Direct Observation with Go Tooling

Today I investigated a hunch using some nice tooling built into the Go compiler.

At work I’m building a tool that will generate nginx config to act as a dispatcher for all of our various software that the external world interacts with. A bunch of this work has been done, with other goals, in ingress-nginx, so I’ve been using bits and pieces of the code from that project as a jumping off point.

Today I found this section:

func NewBufferPool(s int) *BufferPool {
	return &BufferPool{
		Pool: sync.Pool{
			New: func() interface{} {
				b := bytes.NewBuffer(make([]byte, s)) // create *bytes.Buffer
				b.Reset()                             // reset it
				return b
			},
		},
	}
}

The comments are mine, and are the relevant lines for this blog post. I had a hunch that the above could be written both more neatly and actually perform better as:

b := bytes.NewBuffer(make([]byte, 0, s))

That’s making a zero length byte slice, but with a capacity of s. The Go compiler has surprised me before but optimizing away silly stuff (like setting fields in maps to their zero value, like someone would do in Python) so I figured I’d check to be sure.

First I created a little test program:

package main

import (
	"bytes"
	"fmt"
)

func main() {
	s := 1024
	p := bytes.NewBuffer(make([]byte, 0, s))
	p.Reset()
	fmt.Printf("%#v\n", p)
}

Running the above produces &bytes.Buffer{buf:[]uint8{}, off:0, lastRead:0}, but that’s not actually what I am interested in. Go ships with a tool to display the actual assembly (or some vague layer atop assembly) of the built code. Using go tool objdump -S -s main.main ./binary we can get the full assembly of a given function. Here’s a subset of the output from that:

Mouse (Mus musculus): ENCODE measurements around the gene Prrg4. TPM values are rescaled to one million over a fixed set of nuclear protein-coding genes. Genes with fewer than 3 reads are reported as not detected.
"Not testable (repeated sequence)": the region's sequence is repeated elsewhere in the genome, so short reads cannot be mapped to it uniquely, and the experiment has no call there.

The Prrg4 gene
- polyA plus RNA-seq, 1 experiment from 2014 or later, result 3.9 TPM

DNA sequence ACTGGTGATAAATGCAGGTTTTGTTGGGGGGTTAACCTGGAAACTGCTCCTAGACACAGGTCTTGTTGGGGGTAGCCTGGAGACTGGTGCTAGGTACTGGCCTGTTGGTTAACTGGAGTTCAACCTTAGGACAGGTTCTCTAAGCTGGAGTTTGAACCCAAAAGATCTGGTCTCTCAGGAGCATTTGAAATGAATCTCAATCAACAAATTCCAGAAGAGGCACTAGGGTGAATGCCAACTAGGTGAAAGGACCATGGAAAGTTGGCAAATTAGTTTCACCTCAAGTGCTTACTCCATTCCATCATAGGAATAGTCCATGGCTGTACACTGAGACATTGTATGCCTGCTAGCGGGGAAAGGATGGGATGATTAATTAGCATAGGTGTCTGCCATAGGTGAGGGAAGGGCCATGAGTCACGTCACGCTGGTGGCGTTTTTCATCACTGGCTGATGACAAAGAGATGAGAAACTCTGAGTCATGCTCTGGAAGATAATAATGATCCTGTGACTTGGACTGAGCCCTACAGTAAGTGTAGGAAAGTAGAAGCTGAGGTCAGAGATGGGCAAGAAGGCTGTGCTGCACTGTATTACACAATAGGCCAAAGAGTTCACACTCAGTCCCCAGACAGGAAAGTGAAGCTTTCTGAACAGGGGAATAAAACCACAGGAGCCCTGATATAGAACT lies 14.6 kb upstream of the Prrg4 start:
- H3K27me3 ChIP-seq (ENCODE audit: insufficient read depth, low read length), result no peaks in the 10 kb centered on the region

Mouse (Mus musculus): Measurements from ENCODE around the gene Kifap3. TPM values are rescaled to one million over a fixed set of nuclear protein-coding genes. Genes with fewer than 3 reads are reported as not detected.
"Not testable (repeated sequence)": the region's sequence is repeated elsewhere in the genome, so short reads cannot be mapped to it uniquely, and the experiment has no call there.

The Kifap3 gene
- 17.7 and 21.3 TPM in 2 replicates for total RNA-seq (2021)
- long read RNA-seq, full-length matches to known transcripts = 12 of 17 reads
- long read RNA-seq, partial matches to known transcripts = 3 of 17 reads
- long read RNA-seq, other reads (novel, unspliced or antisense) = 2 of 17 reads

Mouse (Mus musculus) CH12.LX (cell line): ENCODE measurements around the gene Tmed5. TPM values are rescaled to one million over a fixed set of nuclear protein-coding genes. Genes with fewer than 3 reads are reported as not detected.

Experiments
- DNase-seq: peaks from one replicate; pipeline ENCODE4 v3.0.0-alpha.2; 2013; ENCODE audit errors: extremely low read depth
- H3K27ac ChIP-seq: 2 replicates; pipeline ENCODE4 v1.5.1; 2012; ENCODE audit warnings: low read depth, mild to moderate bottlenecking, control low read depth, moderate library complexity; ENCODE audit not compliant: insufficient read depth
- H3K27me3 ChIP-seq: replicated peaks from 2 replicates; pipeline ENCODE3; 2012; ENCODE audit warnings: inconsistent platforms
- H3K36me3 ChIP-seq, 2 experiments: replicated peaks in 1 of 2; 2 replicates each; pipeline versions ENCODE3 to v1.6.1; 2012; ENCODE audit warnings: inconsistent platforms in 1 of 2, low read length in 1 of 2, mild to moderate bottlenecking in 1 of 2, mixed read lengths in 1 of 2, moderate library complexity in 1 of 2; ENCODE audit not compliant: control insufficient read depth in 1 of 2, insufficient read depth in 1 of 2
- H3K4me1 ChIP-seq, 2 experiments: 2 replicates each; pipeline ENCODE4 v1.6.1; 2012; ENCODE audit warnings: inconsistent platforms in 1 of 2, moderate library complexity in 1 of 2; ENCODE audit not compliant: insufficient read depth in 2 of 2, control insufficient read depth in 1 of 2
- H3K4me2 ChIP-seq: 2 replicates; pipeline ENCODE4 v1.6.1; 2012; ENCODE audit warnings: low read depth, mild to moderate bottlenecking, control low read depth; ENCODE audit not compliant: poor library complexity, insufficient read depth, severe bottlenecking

p := bytes.NewBuffer(make([]byte, 0, s))
  0x48ec81              488d0518170100          LEAQ 0x11718(IP), AX
  0x48ec88              48890424                MOVQ AX, 0(SP)
  0x48ec8c              48c744240800000000      MOVQ $0x0, 0x8(SP)
  0x48ec95              48c744241000040000      MOVQ $0x400, 0x10(SP)
  0x48ec9e              e8fddefaff              CALL runtime.makeslice(SB)
  0x48eca3              488b442418              MOVQ 0x18(SP), AX
  0x48eca8              4889442450              MOVQ AX, 0x50(SP)
func NewBuffer(buf []byte) *Buffer { return &Buffer{buf: buf} }
  0x48ecad              488d0dcc1c0200          LEAQ 0x21ccc(IP), CX
  0x48ecb4              48890c24                MOVQ CX, 0(SP)
  0x48ecb8              e8a3caf7ff              CALL runtime.newobject(SB)
  0x48ecbd              488b7c2408              MOVQ 0x8(SP), DI
  0x48ecc2              48c7471000040000        MOVQ $0x400, 0x10(DI)
  0x48ecca              833d2fdf0e0000          CMPL $0x0, runtime.writeBarrier(SB)
  0x48ecd1              0f858d000000            JNE 0x48ed64
  0x48ecd7              488b442450              MOVQ 0x50(SP), AX
  0x48ecdc              488907                  MOVQ AX, 0(DI)
        p.Reset()
  0x48ecdf              90                      NOPL
        b.buf = b.buf[:0]
  0x48ece0              48c7470800000000        MOVQ $0x0, 0x8(DI)
        b.off = 0
  0x48ece8              48c7471800000000        MOVQ $0x0, 0x18(DI)
        b.lastRead = opInvalid
  0x48ecf0              c6472000                MOVB $0x0, 0x20(DI)
        fmt.Printf("%#v\n", p)